Central & South Asia

Pakistani Shia end protest over bus blast

Protests by more than 2,000 people over attack in Balochistan ends after the government assures protection of minority.

Last updated: 24 Jan 2014 09:07
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The armed group Lashkar-e-Jhangvi (LeJ) has targeted the Hazara ethnic minority for several years [AFP]

Members of a largely Shia ethnic community in Pakistan have agreed to bury the bodies of relatives killed in a bomb attack, ending a protest against a lack of security.

A Shia leader said on Friday that a protest by more than 2,000 people ended after the government assured them protection.

Grief-stricken Hazara mourners had refused to inter their dead after a roadside blast on Tuesday hit a bus around 60 kilometres west of Quetta, killing 28 pilgrims returning from Iran.

The protesters had blocked a major road in the capital of a restive Balochistan province with coffins to protest against increasing violence targeting the minority community.

We will bring the terrorists to book.

Chaudhry Nisar Ali Khan, the interior minister

Abdul Khaliq Hazara, chairman of Hazara Democratic Party, said on Friday the victims would be buried later in the day.

"We thank all the people who held protest demonstrations across the country to express their solidarity with us," he added.

There were also demonstrations in Karachi and the Punjab cities of Lahore, Multan and Rawalpindi, against what protesters called the 'genocide' of Pakistani Shia.

Refusing to bury bodies is an extreme statement in Islamic society, where it is customary to inter the dead as soon as possible.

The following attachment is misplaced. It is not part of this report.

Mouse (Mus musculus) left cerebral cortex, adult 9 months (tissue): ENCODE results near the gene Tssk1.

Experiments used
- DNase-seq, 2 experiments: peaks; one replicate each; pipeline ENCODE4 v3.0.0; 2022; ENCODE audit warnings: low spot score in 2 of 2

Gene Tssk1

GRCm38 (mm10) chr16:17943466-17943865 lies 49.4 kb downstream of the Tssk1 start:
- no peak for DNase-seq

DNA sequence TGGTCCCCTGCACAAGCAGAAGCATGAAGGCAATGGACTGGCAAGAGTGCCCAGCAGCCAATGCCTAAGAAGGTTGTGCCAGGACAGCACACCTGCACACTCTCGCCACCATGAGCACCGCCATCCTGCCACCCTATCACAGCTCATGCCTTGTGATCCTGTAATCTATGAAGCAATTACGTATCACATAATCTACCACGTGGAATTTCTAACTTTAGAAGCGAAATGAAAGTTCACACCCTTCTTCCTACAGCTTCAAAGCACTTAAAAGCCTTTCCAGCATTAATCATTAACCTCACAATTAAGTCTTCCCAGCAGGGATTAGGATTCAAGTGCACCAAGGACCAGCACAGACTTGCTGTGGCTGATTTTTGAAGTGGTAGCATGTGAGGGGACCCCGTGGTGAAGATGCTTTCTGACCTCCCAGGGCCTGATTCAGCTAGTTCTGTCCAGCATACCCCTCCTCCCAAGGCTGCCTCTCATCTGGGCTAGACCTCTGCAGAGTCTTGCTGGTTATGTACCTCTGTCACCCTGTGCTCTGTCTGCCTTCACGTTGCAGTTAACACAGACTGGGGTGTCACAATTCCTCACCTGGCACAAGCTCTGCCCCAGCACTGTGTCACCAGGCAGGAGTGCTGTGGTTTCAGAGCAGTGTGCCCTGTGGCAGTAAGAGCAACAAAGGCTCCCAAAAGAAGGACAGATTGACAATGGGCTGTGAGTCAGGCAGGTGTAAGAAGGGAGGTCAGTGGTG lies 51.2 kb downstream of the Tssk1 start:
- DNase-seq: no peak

Interior minister Chaudhry Nisar Ali Khan, who met with protesters said a targeted operation would be conducted against those behind the bombing.

"We will bring the terrorists to book," saying all efforts would be made to restore order in the province.

The armed group Lashkar-e-Jhangvi (LeJ) claimed responsibility for Tuesday's attack.

Regarded as the most extreme Sunni terror group in Pakistan and accused of killing hundreds of Shia since its emergence in the 1990s, LeJ has targeted the Hazara ethnic minority in Quetta, the capital of Balochistan province, for several years.

A Human Rights Watch report this week said LeJ operated "virtual impunity across Pakistan, as law enforcement officials either turn a blind eye or appear helpless to prevent attacks".

More than 400 Shia were killed in targeted attacks across the country in 2013, the rights group said.

Shia Muslims make up around 20 percent of Pakistan's population, which is largely Sunni Muslim.


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